I think we'd know a lot less about life and the many ways of living it if it weren't for our relatives. There's that old adage about being able to choose our friends but not our families. Most of my friends tend to be people who think a bit as I do, laugh at the same things and have interests that aren't entirely dissimilar from mine.
I've got a lot of family living on the Peninsula these days, and others who converge there. So it is with my brother that I have found myself out on a fishing boat up here, lurching around, ashen, while pulling up a succession of mean-tempered and pretty much inedible mudsharks. A cousin even got me out to a shooting range the other day. Since I typically shun guns and such places, I expected rednecked yahoos to abound there. Instead, they were nice, humorous, helpful folks who were none too judgmental of the novice in their midst.
There is a palpable, if somewhat guilty pleasure in disintegrating flying clay targets, though in less than an hour my cousin and I spent $114 on shot shells and targets, which makes Disneyland seem like a real bargain, even if you can't take a shotgun there.
Probably the relative I feel I have the most in common with is my Uncle Bob. He's considered the family nut, and I lack the energy to contest him for the title. At 69, he has the same boundless enthusiasm he's always brought to his hairball passions and pursuits.
He called up the other day incensed at the flooded Mississippi, raging, "Why can't they just pump the damn water to where they're having a drought?!" He's irked that this nation simply doesn't know how to dream big any more.
Once, he decided he needed to collect a one-inch square cube of every metal known to man. He didn't care if it was precious, molten or radioactive, he wanted it, and ran the rest of us ragged in his quest. Then he'd need a particular nail clipper, or everything Frank Sinatra had ever done.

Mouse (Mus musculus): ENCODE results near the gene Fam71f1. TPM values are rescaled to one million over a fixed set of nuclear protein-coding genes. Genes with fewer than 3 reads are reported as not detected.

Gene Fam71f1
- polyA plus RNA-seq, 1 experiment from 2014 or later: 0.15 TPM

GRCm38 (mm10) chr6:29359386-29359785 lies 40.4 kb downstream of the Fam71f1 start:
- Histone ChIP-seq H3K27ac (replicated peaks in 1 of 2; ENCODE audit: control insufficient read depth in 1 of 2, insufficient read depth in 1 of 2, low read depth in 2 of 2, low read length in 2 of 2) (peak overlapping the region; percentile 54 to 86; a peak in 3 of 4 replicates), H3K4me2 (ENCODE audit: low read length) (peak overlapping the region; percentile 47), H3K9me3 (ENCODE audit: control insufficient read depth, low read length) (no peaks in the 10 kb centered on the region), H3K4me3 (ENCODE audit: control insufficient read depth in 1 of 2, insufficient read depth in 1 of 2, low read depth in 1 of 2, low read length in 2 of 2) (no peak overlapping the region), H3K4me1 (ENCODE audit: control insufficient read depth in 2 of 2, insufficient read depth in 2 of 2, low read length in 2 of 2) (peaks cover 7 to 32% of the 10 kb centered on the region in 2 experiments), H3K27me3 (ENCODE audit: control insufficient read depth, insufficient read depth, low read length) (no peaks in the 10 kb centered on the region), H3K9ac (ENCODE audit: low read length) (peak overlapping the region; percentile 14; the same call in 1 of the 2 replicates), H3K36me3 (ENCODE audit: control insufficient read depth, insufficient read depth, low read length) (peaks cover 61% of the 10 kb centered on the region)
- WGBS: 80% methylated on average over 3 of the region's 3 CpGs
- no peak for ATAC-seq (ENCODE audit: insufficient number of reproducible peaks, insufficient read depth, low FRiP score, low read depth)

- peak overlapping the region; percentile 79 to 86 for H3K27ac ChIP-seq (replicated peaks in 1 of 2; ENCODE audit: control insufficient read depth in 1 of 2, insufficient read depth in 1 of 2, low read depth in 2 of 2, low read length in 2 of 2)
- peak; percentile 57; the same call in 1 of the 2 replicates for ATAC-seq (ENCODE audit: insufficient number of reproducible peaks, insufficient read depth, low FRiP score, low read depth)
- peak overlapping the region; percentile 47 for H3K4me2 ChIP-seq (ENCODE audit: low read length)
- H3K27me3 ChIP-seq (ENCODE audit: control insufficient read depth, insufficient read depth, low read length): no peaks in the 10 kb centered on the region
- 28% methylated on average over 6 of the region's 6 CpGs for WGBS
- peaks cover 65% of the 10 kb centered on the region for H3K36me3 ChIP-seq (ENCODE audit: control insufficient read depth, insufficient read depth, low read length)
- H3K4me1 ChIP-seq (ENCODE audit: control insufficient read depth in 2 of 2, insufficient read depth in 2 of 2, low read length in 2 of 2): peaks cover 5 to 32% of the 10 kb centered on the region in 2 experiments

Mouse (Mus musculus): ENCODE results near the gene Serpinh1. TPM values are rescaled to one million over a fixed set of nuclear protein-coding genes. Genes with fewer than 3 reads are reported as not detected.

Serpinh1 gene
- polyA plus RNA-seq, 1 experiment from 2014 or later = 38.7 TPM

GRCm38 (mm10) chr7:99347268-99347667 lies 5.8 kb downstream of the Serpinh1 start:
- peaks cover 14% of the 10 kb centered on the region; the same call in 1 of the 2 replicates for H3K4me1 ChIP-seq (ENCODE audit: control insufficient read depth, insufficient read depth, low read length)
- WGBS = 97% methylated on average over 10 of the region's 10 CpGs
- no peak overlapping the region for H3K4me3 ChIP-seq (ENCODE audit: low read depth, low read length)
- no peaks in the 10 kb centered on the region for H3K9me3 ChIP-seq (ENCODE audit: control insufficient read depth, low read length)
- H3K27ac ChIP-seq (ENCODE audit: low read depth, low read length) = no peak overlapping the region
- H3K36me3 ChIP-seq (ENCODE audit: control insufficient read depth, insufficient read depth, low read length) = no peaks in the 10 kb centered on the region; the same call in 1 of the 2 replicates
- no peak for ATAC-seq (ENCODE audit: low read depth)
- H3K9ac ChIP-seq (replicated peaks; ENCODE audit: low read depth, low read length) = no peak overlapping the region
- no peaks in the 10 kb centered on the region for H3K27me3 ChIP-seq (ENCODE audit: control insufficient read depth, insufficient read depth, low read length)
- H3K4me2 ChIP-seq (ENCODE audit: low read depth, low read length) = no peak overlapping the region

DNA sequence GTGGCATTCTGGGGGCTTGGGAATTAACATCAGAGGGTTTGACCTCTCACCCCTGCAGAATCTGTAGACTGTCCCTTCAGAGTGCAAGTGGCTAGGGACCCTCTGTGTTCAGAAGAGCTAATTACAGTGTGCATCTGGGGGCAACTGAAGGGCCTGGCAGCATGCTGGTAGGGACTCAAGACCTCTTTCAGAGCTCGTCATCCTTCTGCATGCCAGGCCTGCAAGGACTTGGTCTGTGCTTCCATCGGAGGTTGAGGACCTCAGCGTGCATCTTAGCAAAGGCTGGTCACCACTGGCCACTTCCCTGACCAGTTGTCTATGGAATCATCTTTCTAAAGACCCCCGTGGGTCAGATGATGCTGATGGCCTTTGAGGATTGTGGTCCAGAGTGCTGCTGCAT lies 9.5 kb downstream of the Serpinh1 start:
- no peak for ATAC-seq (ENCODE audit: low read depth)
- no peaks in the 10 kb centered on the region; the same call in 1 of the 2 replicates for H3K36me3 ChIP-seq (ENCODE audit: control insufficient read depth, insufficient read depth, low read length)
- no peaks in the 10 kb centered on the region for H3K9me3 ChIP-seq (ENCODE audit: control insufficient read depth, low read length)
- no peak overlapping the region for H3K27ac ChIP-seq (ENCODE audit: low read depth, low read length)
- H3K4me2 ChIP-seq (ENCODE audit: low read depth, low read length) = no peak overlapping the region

Now, he's calling up with a zillion questions about buying a camcorder, about which I know sequat. He keeps putting off buying one, he says, because he's worried that a superior technology will supplant it. I suggest: "Why not just put if off until you die, Bob? I understand you get to see your whole life pass before your eyes then."
My parents seem rather more content to let Vanna White's life pass before their eyes. Once in a while my mom undertakes an oil painting, but the only hobby my dad--my stepdad if we're being technical here--enjoys is smoking. He'd have two hobbies if you could count coughing as one.
This isn't much the stuff of humor, but we've tried the serious, pleading, heart-to-heart stuff to no avail. His own heart put him in the hospital, and he didn't heed that either. The smoke he inhales hurts me more than his second-hand smoke ever could. It's a pretty helpless feeling to be so unable to impart to someone you love that you'd rather he not kill himself.
Given the choice, I'd probably avoid all this--the metal cubes, lumpy tapioca, gnashing sharks and the way my dad drives through the wooded wonderland here with the windows rolled up, air conditioner blasting and eternal cigarette in his hand. But it's family, and it's life.